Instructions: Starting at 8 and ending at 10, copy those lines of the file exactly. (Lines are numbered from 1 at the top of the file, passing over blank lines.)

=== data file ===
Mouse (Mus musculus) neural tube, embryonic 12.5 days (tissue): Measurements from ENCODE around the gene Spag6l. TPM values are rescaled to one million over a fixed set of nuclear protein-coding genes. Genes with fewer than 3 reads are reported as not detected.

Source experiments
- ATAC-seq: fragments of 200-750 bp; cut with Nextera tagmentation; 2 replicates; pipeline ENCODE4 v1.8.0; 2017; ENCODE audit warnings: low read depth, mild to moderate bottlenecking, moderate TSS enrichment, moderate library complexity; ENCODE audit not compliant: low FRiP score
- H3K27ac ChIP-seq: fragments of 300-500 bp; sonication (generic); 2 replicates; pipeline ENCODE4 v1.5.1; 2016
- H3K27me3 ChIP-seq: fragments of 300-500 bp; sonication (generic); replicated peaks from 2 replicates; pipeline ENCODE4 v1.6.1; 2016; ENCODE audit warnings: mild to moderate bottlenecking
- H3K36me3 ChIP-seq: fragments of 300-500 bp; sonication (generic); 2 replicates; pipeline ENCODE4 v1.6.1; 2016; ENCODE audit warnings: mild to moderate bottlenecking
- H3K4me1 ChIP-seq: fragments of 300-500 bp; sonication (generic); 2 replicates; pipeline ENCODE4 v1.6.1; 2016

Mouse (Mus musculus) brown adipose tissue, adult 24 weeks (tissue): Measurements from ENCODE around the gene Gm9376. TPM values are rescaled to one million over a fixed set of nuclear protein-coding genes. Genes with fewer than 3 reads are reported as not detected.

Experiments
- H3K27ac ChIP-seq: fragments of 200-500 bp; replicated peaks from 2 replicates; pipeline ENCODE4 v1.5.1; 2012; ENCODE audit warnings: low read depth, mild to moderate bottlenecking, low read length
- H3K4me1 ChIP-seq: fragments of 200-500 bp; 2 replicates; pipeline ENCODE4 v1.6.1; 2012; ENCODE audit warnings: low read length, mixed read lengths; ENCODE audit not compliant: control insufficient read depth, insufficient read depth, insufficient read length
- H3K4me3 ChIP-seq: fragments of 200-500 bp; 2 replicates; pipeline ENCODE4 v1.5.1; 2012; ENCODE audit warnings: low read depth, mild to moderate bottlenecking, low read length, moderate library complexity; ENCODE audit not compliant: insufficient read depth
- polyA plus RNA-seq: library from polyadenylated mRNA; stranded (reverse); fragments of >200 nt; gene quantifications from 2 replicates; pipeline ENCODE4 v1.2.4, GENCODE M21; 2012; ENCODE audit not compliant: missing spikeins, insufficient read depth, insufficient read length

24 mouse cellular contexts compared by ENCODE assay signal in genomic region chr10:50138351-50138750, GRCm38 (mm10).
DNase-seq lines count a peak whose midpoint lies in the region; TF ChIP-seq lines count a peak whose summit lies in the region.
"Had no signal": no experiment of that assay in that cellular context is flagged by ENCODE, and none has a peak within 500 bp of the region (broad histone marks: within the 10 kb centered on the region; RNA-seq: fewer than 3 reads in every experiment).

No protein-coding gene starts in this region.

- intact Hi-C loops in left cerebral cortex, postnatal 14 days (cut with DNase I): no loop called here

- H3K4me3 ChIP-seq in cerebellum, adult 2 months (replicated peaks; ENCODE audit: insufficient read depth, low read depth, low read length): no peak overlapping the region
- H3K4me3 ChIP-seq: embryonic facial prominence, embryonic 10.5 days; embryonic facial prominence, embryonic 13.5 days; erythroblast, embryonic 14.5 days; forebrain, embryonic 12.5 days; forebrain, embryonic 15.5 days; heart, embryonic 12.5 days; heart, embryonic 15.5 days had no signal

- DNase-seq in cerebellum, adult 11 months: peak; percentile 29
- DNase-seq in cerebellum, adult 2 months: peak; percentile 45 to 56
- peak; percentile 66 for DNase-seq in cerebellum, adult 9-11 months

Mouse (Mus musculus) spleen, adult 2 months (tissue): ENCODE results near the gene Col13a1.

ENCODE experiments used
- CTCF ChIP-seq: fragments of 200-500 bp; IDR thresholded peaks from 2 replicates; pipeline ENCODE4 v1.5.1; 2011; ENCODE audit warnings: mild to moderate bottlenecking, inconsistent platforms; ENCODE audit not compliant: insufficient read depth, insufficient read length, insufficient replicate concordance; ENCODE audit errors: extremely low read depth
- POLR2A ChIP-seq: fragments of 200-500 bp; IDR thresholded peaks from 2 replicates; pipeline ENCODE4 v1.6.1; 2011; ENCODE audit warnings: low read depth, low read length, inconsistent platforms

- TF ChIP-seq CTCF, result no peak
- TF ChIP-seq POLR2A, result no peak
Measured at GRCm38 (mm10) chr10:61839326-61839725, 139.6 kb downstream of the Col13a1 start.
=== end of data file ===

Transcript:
Mouse (Mus musculus) brown adipose tissue, adult 24 weeks (tissue): Measurements from ENCODE around the gene Gm9376. TPM values are rescaled to one million over a fixed set of nuclear protein-coding genes. Genes with fewer than 3 reads are reported as not detected.

Experiments
- H3K27ac ChIP-seq: fragments of 200-500 bp; replicated peaks from 2 replicates; pipeline ENCODE4 v1.5.1; 2012; ENCODE audit warnings: low read depth, mild to moderate bottlenecking, low read length